In Table 2 are listed standard model selection measures: -2×*log*-*likelihood*, *AIC* (Akaike's Information Criterion,^{1}) and *BIC* (Schwarz's Bayesian Information Criterion,^{34}). From the values of these statistics we conclude that the two parameter Lindley distribution provides a better fit for the data sets when compared to the two alternative models. For the WL model the obtained estimates for θ are respectively given by: 176.82 (data set 1) and 6.98 (data set 2). The standard errors are given by, 11.86 and 0.21, respectively.

Data | Model | -2 log-like | AIC | BIC |
---|---|---|---|---|

L | 858.6 | 860.6 | 862.8 | |

Data 1 | WL | 851.5 | 855.5 | 860.1 |

GL | 851.3 | 857.3 | 864.2 | |

L | 316.7 | 318.7 | 320.8 | |

Data 2 | WL | 223.6 | 227.6 | 231.8 |

GL | 223.6 | 229.6 | 235.9 |

For illustrative purposes, we present in Figure 1 the 50%, 90% and 95% likelihood contour plots in the original and the proposed orthogonal parametrization. In contrast to panels (*b*, data set 1) and (*d*, data set 2), the orientation of the contours in panels (*a*, data set 1) and (*c*, data set 2) revels a high positive correlation between and . We observe in panels (*b*) and (*d*) that the axes of the elliptical contours are parallel to the coordinate axes, and for this reason we have an indication that the correlation is equal to zero. Naturally, this is expected since θ and β are estimated independently. These contours were built using the procedure described in^{16} and also presented in^{27}.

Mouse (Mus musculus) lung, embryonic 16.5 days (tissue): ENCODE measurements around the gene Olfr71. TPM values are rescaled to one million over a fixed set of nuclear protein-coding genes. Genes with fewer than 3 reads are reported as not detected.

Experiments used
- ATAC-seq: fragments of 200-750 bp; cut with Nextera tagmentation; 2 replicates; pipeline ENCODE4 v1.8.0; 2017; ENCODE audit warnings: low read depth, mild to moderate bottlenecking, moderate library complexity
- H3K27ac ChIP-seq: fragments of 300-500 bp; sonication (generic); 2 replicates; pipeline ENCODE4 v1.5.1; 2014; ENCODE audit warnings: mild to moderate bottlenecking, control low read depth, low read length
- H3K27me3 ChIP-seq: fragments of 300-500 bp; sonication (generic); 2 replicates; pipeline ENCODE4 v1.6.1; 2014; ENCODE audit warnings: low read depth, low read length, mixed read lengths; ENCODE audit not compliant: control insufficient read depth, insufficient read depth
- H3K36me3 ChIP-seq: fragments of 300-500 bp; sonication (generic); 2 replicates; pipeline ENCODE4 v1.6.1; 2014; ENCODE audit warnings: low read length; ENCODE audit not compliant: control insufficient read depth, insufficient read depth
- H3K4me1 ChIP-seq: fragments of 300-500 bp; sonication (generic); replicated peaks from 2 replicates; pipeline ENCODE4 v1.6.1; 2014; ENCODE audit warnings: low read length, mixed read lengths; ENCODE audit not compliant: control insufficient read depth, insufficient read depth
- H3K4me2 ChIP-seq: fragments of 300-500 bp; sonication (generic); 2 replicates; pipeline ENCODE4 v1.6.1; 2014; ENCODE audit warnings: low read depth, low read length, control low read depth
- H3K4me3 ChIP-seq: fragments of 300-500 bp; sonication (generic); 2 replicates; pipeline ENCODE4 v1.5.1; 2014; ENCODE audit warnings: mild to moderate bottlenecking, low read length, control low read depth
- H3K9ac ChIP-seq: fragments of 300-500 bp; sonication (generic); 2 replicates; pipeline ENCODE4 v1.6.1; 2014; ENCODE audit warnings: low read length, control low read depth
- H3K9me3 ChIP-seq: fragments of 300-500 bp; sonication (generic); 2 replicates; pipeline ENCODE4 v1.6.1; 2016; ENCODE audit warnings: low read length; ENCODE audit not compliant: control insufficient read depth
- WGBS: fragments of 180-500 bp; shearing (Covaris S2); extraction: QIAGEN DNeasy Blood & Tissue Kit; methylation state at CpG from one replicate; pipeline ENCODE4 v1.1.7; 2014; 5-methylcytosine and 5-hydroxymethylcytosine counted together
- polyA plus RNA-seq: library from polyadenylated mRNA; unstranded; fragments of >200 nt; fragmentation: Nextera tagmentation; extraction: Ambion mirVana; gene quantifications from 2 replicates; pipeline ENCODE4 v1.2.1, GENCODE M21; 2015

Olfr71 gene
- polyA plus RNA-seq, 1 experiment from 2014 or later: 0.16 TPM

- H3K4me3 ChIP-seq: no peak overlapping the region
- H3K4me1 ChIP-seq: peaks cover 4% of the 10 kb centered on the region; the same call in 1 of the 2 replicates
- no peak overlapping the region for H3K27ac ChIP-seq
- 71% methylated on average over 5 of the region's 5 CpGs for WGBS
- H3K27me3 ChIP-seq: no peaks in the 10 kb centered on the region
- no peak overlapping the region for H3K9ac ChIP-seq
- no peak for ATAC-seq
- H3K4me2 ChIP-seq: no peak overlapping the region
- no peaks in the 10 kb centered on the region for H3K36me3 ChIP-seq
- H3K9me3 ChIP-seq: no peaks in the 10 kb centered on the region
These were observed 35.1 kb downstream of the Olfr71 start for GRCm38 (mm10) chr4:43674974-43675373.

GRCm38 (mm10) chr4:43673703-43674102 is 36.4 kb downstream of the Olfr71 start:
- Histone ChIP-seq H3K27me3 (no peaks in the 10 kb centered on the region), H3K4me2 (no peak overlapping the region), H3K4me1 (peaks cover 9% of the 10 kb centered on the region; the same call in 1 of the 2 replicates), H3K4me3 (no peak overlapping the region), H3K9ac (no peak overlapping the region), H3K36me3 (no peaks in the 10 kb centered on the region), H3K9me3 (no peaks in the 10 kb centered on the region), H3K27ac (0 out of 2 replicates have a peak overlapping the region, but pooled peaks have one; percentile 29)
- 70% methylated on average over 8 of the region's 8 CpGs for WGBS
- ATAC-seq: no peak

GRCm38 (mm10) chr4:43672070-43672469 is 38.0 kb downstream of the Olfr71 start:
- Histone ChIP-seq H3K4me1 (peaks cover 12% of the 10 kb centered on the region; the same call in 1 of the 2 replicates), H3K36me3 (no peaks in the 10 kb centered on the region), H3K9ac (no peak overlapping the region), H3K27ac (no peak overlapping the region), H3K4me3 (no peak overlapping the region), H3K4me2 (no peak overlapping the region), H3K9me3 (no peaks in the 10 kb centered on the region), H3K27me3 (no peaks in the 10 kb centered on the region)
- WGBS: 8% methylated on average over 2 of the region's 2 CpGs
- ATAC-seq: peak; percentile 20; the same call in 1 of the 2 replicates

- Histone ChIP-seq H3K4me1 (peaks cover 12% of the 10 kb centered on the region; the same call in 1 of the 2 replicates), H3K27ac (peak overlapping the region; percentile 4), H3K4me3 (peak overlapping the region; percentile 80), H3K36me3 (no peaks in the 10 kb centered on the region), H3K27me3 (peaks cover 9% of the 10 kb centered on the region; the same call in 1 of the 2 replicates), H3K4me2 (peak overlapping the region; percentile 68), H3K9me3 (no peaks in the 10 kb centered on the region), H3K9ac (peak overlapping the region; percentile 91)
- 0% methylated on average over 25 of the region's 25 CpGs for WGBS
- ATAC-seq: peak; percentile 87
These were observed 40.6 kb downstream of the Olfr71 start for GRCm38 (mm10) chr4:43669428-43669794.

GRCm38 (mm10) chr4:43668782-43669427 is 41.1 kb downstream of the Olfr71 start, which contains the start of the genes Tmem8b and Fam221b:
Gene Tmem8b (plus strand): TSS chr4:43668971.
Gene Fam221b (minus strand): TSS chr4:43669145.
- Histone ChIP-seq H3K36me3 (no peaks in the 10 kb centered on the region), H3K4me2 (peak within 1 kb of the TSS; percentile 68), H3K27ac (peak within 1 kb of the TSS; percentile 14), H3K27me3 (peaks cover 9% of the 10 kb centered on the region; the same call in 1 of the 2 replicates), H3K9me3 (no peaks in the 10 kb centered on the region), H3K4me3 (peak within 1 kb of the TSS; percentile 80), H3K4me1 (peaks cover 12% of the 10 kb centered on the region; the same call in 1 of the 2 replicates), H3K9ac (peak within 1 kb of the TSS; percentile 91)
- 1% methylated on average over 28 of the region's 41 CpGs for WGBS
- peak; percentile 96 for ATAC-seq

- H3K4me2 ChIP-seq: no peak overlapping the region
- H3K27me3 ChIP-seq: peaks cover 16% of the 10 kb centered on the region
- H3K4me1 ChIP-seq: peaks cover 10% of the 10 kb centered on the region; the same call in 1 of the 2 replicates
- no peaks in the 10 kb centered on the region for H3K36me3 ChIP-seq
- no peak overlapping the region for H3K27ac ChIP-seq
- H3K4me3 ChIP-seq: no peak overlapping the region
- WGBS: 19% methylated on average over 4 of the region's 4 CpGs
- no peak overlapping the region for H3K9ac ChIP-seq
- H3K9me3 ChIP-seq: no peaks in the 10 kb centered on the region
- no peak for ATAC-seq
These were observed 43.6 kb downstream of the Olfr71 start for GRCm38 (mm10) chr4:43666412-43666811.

In Table 3 we present, for both data sets, the corresponding p-values to Kolmogorov-Smirnov (K-S) and Anderson-Darling (A-D) goodness-of-fit statistics. From these results, it is clear that the WL distribution provides a good fit to the given data sets. We also consider the Log-Normal distribution (LN) in the data analysis, since this distribution was considered by^{14} (data set 1) and by^{25} (data-set 2).

4 CONCLUDING REMARKS

In this paper we introduced an alternative parametrization for the shape parameter of the weighted Lindley distribution (WL) introduced by^{12}, which generalizes the one parameter Lindley distribution. In the proposed parametrization, the new parameter have a direct interpretation and it is orthogonal to the shape parameter.

In the last years, the Lindley distribution have been considered in several applications as an alternative lifetime model and its generalization called weighted Lindley distribution considering the orthogonal parametrization could be another good alternative distribution to modeling lifetime data. We fitted the WL distribution to two real data sets and compared the obtained results with those of L and GL distributions, which showed the great potentialities of the WL distribution.